The 10 Percent: Stereotypes exemplified on reality-television shows


While watching a few of my favorite reality television shows, I started to realize that the LGBTQ+ people on the shows exemplify gay stereotypes. I asked myself do reality TV shows have LGBTQ+ contestants to boost ratings?

Survivor, the CBS survival show, is a culprit of ratings boosting using the LGBTQ+ community. They had one cast member Colton, who was ever the bitter, whiny queen that never wanted to work to help around the camp and loved to start drama. When he was on the show he refused to help out his tribe when he was asked and he intentionally went behind peoples back and talked about them. Colton enforced the stereotype that gay men are bitter, whiny and lazy. The show’s ratings sky-rocketed because of this.

Another show where LGBTQ+ is shown as just a ratings-booster is Big Brother. The last season winner Andy is gay, but that is just because he played the game right.

During the game there was lots of tension. The winner was effeminate and a little whiny, but not in an irritating way. The issue here was cast members ignorance; there were a few contestants that made racial remarks about other cast members. When these women were voted out of the house, the show’s host, Julie Chen, confronted them about their racist remarks.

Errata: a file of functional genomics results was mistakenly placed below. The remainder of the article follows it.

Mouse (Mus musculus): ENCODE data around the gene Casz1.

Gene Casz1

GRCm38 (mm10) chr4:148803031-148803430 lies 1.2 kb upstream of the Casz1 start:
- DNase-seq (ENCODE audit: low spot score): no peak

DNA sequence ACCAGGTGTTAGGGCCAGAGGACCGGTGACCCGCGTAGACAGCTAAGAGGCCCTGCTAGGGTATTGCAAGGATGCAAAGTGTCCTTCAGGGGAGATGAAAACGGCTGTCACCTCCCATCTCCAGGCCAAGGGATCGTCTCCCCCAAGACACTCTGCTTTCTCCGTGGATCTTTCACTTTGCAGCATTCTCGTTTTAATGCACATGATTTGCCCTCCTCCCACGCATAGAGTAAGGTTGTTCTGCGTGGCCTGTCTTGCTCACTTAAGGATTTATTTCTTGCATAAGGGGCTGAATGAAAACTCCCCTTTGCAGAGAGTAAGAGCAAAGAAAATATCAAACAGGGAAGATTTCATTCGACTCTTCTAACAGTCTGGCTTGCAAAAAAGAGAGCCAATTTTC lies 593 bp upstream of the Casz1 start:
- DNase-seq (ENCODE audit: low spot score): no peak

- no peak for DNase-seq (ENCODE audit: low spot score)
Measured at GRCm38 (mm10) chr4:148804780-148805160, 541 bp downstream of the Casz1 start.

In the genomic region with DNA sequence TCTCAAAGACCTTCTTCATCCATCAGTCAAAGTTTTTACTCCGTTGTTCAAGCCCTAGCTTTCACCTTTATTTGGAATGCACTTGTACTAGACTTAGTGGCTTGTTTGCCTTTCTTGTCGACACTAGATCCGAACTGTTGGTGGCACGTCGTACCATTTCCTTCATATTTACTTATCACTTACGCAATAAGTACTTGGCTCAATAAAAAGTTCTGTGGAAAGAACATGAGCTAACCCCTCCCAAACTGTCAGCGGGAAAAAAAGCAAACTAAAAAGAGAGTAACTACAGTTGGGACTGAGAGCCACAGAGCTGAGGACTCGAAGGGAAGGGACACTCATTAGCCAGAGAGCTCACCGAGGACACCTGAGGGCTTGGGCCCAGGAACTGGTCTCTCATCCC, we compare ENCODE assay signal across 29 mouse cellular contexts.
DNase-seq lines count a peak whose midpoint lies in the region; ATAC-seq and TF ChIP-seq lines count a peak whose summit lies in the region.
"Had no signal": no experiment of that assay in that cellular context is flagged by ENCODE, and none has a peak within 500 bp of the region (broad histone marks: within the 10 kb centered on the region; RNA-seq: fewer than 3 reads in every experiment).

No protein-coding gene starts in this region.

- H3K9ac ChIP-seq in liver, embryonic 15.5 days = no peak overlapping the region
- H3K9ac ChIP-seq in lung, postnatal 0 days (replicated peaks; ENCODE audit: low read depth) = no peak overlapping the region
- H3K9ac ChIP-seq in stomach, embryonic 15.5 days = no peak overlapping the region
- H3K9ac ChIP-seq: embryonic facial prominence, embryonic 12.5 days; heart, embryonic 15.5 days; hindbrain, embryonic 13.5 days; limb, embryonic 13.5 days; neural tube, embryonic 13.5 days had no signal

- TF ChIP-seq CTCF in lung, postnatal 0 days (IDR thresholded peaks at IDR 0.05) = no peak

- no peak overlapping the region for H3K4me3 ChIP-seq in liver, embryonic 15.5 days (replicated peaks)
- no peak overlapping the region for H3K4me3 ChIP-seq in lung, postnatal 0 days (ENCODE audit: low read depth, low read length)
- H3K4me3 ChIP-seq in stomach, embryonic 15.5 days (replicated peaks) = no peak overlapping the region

Yet when Spencer, a homophobic cast member, referred to Andy with a derogatory nickname, there was no discussion of Spencer’s actions when he was booted from the show. Why didn’t the host confront him about the remarks he made? Is demeaning a person because of sexual orientation not as big of a deal as doing the same about race?

There isn’t a difference. People with sexual orientation and race differences have both faced discrimination, and are worthy of equal treatment.

Not all gay men are the way reality TV portrays them. I have many gay friends that are outdoor enthusiasts, who can work hard, and are never creating drama. And these same people will not stand for any type of discrimination.

This is the issue with reality TV today.

They want more ratings and will do anything to get it. If the method they use to earn ratings is body image-related, race-related or social status-related, it is not okay. From what I can tell, if they use a person’s sexual orientation as a ratings booster it is acceptable. Why is this so?

We need to take a step back and look at what we find are acceptable ways to portray the LGBTQ+ community from within first. I know plenty of LGBTQ+ people that degrade others within the community because they dislike how they present themselves. This has to stop first if we are then going to ask those outside the community to portray us differently on reality TV and TV in general.